State v. Moran

In State v. Moran, the New Jersey Supreme Court, for the first time, set forth standards that judges are to use when deciding whether (and how long) to suspend a defendant’s driving privileges under NJSA 39:5-31. This statute authorizes a license suspension for any “willful” violation of Subtitle 1 of Title 39, the state’s motor vehicle code. The court ruled that the motor vehicle code section 39:5-31 applies to situations involving enhanced recklessness, and the court now requires sentencing judge weigh, evaluate and place on the record a number of factors before imposing a license suspension. The mandatory factors are:

1) the nature and circumstances of the defendant’s conduct, including whether the conduct posed a high risk of danger to the public or caused physical harm or property damage;
2) the defendant’s driving record, including the defendant’s age and length of time as a licensed driver, and the number, seriousness, and frequency of prior infractions;
3) whether the defendant was infraction-free for a substantial period before the most recent violation or whether the nature and extent of the defendant’s driving record indicates that there is a substantial risk that he or she will commit another violation;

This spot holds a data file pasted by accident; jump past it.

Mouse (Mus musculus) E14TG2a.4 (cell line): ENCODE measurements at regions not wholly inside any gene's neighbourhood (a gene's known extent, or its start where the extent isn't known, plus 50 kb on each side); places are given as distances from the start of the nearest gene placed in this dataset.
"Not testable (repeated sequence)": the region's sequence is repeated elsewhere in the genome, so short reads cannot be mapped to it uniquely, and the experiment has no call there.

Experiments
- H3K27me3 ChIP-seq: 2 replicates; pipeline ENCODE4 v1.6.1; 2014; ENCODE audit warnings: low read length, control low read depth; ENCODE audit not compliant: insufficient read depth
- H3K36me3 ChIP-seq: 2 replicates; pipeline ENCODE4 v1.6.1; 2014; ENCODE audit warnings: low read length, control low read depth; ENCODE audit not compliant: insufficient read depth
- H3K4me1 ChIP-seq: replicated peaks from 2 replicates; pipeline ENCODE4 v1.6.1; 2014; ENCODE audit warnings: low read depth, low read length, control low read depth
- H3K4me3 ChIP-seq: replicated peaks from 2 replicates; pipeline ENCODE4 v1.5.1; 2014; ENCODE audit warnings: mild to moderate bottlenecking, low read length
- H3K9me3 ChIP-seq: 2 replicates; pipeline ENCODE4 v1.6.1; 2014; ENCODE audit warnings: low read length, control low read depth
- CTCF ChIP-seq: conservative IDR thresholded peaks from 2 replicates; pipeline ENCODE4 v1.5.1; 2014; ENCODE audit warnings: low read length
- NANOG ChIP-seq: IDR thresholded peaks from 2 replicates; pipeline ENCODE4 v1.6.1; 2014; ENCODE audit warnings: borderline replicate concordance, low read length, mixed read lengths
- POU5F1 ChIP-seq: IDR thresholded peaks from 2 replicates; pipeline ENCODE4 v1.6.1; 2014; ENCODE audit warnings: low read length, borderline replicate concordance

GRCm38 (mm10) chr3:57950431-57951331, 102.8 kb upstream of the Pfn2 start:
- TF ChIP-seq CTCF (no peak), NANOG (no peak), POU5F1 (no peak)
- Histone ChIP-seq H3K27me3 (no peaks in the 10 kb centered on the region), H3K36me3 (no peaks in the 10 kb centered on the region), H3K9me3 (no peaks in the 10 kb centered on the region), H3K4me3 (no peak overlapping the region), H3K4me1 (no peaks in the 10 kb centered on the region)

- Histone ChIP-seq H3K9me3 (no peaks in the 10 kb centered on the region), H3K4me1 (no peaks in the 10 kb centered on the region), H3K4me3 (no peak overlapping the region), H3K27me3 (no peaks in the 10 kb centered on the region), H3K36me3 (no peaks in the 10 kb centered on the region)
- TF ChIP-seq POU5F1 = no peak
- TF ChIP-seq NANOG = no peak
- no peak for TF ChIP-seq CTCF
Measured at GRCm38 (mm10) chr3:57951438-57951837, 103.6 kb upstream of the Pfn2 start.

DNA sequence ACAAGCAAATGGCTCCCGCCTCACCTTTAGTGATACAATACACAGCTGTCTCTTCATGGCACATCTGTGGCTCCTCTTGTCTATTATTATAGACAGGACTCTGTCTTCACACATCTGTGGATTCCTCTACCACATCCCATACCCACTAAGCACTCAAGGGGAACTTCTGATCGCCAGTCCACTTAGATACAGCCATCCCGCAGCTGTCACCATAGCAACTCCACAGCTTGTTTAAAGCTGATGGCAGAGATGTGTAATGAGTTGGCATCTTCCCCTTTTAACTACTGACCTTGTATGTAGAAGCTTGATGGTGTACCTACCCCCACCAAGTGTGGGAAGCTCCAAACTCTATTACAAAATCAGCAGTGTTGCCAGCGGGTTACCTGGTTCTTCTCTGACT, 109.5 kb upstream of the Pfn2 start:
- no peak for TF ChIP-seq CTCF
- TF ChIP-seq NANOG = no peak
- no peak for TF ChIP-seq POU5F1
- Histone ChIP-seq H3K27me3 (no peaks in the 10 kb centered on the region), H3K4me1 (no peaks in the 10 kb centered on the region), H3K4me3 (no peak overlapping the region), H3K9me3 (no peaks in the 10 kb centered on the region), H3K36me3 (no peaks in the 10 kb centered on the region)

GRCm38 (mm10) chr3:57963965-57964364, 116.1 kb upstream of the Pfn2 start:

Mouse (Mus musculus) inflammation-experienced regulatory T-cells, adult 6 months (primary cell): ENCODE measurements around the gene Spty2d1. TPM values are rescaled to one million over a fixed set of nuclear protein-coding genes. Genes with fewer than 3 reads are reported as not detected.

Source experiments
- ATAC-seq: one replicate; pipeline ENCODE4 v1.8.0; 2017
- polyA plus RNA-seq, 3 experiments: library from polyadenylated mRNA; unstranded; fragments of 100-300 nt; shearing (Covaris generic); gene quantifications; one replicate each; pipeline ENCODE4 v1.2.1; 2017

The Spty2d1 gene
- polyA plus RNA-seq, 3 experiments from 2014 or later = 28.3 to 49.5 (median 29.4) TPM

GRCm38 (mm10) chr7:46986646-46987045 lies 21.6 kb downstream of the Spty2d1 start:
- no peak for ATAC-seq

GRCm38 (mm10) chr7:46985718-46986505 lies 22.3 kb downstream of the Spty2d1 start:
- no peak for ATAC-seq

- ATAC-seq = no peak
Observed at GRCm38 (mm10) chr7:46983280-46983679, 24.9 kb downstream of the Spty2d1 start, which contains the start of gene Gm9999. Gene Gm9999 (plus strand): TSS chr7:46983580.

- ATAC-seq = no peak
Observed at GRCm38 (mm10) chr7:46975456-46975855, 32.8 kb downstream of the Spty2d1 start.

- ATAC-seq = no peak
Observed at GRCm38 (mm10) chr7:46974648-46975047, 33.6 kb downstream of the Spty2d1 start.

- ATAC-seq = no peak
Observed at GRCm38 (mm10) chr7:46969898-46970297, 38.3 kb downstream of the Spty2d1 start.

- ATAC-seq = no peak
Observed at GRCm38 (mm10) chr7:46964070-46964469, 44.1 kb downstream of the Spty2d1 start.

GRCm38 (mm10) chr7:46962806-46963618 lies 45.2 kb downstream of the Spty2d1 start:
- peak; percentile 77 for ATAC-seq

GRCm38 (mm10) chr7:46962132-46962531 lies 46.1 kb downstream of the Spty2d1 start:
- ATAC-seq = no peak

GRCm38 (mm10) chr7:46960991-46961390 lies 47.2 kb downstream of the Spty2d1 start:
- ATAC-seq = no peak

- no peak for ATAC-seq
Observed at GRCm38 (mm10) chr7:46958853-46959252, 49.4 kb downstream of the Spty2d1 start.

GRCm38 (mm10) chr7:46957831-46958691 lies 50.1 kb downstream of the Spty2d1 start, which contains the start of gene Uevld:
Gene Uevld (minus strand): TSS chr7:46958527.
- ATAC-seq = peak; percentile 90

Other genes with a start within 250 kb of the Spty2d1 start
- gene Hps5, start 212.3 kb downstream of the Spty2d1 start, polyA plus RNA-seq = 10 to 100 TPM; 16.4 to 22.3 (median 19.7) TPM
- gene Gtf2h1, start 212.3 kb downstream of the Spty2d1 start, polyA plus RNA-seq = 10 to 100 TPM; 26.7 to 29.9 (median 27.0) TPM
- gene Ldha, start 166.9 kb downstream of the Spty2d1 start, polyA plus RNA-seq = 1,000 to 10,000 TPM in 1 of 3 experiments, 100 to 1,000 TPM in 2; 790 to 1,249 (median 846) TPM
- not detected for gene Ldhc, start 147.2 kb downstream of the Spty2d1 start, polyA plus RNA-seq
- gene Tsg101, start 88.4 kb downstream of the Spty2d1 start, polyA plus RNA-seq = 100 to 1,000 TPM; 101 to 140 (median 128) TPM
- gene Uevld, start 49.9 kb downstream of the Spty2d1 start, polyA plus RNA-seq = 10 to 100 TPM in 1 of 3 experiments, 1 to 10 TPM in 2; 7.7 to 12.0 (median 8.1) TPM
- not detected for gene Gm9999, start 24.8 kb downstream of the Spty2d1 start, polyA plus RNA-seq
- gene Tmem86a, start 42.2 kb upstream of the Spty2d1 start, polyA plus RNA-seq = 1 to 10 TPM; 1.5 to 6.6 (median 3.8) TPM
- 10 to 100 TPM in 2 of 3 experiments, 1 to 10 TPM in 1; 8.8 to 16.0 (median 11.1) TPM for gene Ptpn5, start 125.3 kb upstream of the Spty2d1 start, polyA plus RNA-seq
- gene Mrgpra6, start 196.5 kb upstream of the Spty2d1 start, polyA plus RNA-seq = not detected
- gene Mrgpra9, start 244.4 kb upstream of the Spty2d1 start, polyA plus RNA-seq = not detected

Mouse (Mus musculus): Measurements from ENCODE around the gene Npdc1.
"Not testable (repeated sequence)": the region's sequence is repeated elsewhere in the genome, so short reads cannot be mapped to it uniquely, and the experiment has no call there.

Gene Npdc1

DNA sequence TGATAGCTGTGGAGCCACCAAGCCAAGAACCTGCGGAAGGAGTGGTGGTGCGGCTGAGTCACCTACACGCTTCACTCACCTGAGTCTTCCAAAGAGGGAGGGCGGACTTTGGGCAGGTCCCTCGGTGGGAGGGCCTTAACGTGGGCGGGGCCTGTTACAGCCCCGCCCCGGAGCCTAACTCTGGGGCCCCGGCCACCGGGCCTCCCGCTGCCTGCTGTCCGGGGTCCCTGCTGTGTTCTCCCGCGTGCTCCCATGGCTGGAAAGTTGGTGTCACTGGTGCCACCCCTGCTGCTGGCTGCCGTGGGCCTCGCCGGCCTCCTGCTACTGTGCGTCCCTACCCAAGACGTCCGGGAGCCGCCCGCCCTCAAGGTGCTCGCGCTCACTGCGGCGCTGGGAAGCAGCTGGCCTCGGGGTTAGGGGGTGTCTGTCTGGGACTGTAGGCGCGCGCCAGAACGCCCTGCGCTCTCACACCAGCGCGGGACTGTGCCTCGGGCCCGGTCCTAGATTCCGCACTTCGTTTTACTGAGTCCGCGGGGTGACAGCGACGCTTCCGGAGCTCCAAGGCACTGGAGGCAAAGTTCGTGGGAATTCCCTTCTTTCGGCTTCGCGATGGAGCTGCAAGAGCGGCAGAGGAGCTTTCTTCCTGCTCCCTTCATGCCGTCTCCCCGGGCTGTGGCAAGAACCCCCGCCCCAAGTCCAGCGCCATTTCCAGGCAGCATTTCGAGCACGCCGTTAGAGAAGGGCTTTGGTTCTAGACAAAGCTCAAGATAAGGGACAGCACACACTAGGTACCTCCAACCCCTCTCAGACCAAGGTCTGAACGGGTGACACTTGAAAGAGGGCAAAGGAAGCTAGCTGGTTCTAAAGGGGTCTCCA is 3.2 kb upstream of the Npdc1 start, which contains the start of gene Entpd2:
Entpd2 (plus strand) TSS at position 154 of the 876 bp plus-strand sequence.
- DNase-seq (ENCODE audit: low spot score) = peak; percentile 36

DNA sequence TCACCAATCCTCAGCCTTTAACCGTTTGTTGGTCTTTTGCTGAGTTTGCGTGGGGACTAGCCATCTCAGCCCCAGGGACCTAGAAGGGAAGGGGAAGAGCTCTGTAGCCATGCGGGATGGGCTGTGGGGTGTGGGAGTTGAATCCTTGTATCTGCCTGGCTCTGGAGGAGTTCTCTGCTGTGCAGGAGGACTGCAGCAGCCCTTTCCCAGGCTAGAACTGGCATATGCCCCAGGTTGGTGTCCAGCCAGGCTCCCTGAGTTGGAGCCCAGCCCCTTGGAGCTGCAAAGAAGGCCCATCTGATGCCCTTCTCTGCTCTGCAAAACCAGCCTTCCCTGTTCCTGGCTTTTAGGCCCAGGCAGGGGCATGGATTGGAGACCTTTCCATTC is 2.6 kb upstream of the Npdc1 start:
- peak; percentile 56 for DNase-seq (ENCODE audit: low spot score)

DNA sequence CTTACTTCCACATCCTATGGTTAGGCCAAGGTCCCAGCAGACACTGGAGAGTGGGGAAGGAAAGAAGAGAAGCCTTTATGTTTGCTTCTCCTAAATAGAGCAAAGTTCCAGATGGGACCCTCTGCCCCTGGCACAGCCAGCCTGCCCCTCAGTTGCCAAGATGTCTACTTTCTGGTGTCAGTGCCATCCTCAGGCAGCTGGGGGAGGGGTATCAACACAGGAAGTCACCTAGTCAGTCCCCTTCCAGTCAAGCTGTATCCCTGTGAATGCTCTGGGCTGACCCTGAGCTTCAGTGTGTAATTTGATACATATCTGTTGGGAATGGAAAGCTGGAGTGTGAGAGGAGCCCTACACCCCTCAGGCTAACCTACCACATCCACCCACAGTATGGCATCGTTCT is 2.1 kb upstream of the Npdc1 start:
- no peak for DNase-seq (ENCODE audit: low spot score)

4) whether the character and attitude of the defendant indicates that he or she is likely or unlikely to commit another violation;
5) whether the defendant’s conduct was the result of circumstances unlikely to recur;
6) whether a license suspension would cause excessive hardship to the defendant and/or dependents;
7) the need for personal deterrence; and
8) Any other relevant factors clearly identified by the court also may be considered.

In addition to the foregoing, the Court reasoned that comparisons to motor vehicle statutes that impose mandatory license suspensions also may be a useful guide in some cases. It is not necessarily the number of factors that apply but the weight to be attributed to a factor or factors.

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